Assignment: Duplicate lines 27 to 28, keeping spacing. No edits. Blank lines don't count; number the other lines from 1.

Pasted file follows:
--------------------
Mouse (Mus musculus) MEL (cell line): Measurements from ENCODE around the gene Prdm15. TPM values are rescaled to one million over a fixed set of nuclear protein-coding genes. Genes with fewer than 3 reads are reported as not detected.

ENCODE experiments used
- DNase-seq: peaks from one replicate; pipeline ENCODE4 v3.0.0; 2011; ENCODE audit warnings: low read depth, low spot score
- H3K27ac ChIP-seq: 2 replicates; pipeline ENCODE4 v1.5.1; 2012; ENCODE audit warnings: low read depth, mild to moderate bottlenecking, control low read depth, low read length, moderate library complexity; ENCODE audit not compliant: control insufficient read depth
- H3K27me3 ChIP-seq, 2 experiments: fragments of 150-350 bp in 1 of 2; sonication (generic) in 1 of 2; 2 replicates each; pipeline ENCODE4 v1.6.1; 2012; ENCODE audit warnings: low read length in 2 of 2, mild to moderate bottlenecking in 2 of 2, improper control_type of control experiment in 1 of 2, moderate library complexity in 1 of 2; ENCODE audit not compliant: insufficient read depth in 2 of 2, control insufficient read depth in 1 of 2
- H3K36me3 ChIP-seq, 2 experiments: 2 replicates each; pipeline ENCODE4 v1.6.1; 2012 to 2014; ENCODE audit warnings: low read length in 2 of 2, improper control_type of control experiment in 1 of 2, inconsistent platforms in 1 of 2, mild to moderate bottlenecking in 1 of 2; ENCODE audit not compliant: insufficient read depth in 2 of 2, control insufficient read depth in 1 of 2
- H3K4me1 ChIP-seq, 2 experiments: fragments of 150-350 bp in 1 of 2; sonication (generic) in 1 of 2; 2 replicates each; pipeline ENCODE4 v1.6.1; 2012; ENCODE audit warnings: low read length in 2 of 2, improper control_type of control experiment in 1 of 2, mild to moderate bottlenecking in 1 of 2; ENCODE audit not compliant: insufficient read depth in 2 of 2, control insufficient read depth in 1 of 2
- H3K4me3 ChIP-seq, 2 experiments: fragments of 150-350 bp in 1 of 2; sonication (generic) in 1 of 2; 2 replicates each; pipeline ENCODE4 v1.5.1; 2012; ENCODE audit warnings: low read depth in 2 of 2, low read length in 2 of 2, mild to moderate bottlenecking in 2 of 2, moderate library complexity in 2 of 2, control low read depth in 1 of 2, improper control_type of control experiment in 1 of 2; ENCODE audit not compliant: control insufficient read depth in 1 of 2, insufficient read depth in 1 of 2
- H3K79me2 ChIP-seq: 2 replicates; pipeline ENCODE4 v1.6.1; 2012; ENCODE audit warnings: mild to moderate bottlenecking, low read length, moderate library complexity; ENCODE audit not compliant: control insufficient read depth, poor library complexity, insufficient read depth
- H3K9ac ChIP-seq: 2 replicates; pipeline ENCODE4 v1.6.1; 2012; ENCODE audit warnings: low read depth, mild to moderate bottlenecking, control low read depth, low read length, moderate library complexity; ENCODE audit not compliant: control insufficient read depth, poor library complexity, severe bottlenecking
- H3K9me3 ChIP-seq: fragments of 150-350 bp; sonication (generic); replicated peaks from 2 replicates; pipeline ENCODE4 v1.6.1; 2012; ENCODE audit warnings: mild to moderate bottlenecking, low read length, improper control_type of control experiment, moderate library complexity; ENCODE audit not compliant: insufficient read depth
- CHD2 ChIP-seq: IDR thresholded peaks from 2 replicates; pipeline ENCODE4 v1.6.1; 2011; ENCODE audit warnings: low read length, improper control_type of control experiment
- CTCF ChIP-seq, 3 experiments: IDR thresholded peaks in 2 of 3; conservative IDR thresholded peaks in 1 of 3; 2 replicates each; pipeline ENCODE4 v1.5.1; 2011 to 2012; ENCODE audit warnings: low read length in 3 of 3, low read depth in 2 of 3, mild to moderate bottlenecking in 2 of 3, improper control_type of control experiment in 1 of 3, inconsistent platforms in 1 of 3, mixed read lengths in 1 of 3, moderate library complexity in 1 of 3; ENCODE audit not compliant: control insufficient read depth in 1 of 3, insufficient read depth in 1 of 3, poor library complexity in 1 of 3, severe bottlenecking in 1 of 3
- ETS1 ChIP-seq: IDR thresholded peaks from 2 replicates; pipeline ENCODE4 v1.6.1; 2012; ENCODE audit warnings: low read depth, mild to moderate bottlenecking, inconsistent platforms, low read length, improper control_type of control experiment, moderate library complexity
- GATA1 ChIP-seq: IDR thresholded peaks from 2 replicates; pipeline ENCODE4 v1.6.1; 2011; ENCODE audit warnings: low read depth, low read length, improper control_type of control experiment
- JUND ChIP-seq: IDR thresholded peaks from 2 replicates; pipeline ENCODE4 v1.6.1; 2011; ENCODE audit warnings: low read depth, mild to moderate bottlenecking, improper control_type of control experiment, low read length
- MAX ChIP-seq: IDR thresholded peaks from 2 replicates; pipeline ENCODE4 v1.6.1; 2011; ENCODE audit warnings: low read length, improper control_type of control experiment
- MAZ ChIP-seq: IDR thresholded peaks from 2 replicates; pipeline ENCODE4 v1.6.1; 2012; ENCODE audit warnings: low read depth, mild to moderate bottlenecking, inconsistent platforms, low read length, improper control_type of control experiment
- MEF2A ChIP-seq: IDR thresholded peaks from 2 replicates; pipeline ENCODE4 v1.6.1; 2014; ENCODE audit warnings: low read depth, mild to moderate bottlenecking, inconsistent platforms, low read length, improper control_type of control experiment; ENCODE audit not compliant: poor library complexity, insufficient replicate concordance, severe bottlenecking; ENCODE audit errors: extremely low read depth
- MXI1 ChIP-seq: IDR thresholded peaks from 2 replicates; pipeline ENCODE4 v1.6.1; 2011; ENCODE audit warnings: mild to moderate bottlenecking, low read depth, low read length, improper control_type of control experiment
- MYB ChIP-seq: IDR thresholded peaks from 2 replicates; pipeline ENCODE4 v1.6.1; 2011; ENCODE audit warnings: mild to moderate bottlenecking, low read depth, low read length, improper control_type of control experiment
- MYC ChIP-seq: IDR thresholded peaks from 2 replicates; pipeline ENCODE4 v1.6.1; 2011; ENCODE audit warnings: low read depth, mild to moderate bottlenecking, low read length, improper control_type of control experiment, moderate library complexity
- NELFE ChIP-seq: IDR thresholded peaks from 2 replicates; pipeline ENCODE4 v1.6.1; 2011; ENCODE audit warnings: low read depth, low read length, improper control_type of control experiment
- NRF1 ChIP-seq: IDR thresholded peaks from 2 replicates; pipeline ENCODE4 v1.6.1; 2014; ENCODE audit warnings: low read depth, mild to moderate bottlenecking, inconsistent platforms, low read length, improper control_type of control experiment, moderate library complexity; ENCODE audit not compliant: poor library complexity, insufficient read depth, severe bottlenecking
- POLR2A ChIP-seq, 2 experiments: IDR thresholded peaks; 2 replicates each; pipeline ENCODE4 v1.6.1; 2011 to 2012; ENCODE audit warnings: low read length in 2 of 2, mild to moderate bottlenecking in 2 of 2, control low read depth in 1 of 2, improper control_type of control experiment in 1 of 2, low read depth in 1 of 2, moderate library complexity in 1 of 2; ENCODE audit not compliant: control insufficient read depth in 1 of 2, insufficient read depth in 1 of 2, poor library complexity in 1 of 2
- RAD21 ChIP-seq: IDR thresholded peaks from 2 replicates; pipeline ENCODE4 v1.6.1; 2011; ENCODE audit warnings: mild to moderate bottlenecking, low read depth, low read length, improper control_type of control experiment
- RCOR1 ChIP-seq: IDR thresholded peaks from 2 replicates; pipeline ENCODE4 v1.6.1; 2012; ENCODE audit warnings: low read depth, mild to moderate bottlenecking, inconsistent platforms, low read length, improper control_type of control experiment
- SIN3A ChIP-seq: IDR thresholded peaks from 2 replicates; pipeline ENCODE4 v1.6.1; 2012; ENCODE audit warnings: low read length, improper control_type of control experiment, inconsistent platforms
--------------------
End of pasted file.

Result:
- RCOR1 ChIP-seq: IDR thresholded peaks from 2 replicates; pipeline ENCODE4 v1.6.1; 2012; ENCODE audit warnings: low read depth, mild to moderate bottlenecking, inconsistent platforms, low read length, improper control_type of control experiment
- SIN3A ChIP-seq: IDR thresholded peaks from 2 replicates; pipeline ENCODE4 v1.6.1; 2012; ENCODE audit warnings: low read length, improper control_type of control experiment, inconsistent platforms